ZHE: [noun] Undefined

ZHE: [noun] undefined

ZHE: [noun] Undefined

Thursday, January 10, 2013 at 8:00 p.m.
Friday, January 11, 2013 at 8:00 p.m.
Saturday, January 12, 2013 at 8:00 p.m.

Firehouse Theatre Project (1609 West Broad Street)

A Collective Artistes production
created by Chuck Mike, Antonia Kemi Coker, and Tonderai Munyebvu
directed by Chuck Mike

Zhe’ (pronounced zee) is a gender-neutral pronoun – not he or she. Based on the true-life stories of the two performers, this “immensely moving, funny and courageous” piece of theatre follows the lives of two British Africans living at the crossroads of culture, nationality, gender and sexuality. Traveling from idyllic Harare, Zimbabwe to London’s gritty inner city; from the playfulness of childhood to the pain of adolescence; from the desire for forgiveness to self-acceptance, this humorous yet haunting drama encompasses the multiplicity of our cultural, gender and sexual identities and takes a fresh look at what makes us who we are.

Join the Modlin Center and the Firehouse Theatre Project for post-show panel discussions following each performance.  Panelists include:

Ted Lewis, Associate Director of Common Ground for LGBTQ Campus Life at University of Richmond
Afton Bradley, ROSMY

Philip Crosby, Managing Director, Richmond Triangle Players
Lee Steube, ROSMY

DL Hopkins, Artistic Director, African American Repertory Theatre
Afton Bradley, ROSMY

Sponsored in part by African American Repertory TheatreRichmond Triangle Players, andSycamore Rouge.

Henley Street Theatre’s 4th Annual BOOTLEG SHAKESPEARE – HAMLET!

Henley Street is proud to announce its Fourth Annual Bootleg Shakespeare Production. In a ONE-NIGHT-ONLY, FREE PERFORMANCE, professional Richmond actors will come together with their lines memorized and their own costumes and props to mount an unrehearsed production of Hamlet. In this Elizabethan style of staging anything can happen! Join us for what is guaranteed to be one of the most memorable theatre events you’ll ever see. HST Artistic Director James Ricks stars as Hamlet!

Directed by James Ricks and Matt Johnson

October 27, 2012 at 7:30pm -Preshow entertainment beginning at 7pm

In association with Virginia Repertory Theatre at the November Theatre

This year’s Bootleg is a fundraiser – suggested donation $10

“Though this be madness, yet there is method in ‘t.”

Henley Street Theatre in association with Virginia Repertory Theatre present
October 27, 2012 at 7:30pm
Directed by Matt Johnso
Starring HST Artistic Director James Ricks as Hamlet

…and the best part it’s FREE!
Henley Street is proud to announce its Fourth Annual Bootleg Shakespeare Production. In a ONE-NIGHT-ONLY, FREE PERFORMANCE, professional Richmond actors will come together with their lines memorized and their own costumes and props to mount an unrehearsed production of Hamlet. In this Elizabethan style of staging anything can happen! Join us for what is guaranteed to be one of the most memorable theatre events you’ll ever see.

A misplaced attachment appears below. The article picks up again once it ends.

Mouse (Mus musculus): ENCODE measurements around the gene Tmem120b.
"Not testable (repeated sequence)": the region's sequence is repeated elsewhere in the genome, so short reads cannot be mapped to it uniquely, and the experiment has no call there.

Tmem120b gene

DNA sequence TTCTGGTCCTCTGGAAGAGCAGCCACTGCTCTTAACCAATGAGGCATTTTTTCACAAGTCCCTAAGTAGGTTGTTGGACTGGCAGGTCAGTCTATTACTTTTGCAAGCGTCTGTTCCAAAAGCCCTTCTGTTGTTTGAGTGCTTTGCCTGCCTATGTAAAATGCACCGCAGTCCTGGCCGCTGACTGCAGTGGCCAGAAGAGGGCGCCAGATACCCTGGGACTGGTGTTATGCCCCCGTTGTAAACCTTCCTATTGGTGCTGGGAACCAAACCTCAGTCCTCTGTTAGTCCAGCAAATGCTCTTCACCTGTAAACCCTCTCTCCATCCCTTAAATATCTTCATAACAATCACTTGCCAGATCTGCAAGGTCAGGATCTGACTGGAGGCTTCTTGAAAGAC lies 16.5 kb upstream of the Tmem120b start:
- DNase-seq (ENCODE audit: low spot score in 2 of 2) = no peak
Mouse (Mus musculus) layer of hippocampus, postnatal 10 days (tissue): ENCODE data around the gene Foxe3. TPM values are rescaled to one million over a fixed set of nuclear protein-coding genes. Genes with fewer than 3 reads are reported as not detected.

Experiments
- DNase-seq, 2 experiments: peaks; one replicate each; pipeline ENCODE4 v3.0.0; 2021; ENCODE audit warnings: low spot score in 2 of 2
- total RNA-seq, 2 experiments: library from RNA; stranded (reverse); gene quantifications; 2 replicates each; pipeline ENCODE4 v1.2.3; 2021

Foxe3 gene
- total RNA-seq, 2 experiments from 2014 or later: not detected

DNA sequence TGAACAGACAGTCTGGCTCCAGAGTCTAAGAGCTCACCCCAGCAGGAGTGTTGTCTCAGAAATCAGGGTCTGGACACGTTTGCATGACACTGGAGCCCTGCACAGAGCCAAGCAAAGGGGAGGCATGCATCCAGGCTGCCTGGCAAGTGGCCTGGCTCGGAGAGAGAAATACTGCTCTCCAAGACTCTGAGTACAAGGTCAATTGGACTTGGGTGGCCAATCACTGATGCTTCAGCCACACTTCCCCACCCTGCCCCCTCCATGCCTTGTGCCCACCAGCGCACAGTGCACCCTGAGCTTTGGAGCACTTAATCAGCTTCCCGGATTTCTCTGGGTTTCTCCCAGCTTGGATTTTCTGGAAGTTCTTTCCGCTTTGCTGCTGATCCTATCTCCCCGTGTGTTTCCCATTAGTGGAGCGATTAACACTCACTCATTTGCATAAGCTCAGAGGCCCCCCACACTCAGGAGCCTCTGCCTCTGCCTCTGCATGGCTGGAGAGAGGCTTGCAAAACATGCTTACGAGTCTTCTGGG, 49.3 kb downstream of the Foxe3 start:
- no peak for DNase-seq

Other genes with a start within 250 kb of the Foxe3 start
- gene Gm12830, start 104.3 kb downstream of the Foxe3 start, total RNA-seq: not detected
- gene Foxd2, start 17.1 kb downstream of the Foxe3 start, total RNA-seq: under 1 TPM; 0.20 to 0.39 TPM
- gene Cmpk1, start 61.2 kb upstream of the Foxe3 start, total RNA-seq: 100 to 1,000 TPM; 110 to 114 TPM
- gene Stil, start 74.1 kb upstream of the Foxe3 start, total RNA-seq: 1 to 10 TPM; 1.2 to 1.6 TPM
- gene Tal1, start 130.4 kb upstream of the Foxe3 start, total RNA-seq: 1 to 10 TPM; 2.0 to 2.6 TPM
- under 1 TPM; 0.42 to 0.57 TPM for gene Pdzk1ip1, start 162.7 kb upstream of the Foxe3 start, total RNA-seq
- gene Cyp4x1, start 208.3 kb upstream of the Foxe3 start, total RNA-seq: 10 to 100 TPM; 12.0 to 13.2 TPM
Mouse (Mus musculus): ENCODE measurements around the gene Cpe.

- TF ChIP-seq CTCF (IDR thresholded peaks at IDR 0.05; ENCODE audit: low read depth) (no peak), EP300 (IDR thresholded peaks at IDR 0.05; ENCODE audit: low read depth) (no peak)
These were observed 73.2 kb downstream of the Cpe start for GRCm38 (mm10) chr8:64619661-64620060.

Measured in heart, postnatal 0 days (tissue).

Performance Location
November Theatre • 114 W Broad St • Richmond, VA 23220

No reservations taken Two tickets per person Tickets will be released at 6pm sharp
Suggested Donation – $10

Nick Aliff, Jeff Clevenger, Jeff Cole, Frank Creasy, Eric Evans, Audra Honaker, Kerry McGee, John Mincks, Jacob Pennington, Daryl Clark Philips, Melissa Johnson Price, Dan Stearns, and Scott Wichmann.
Show music by Matt Treacy

Guest appearance by Richmond theatre Artistic and Managing Directors!
Phil Crosby, dl Hopkins, Chase Kniffen, Jan Powell, and kb Saine.

AART & The Amazing Raise


Join Richmond’s 36 hour giving challenge from 6 AM Wednesday, September 19th to 6 PM Thursday, September 20th.  With more than $100K up for grabs, your donation can go a long way!

Last year, The Amazing Raise raised over $630,000 for 270 local nonprofits. You can make 2012 even bigger by joining this unique “giving challenge” to support your favorite organization. See list of eligible organizations.

Here’s how it works

The organization with the most unique donations of $50 or more at the end of 36 hours wins a $20,000 grant. But with over $100,000 up for grabs, your gift can really go a long way. See complete list of prizes.

The health and vibrancy of our region is largely dependent on how much we give back. This year, over 450 nonprofits are participating.  Together, they are committed to educating our youth, cultivating our creativity, improving our health and so much more. These organizations contribute significantly to the fabric of our community and they are counting on your support.

Please join The Amazing Raise on www.GiveRichmond.org and help us celebrate the extraordinary generosity that exists all around us. Give generously, invite your friends and have fun!

(Richmond Times Dispatch- Amazing Raise Oct. 7,2011)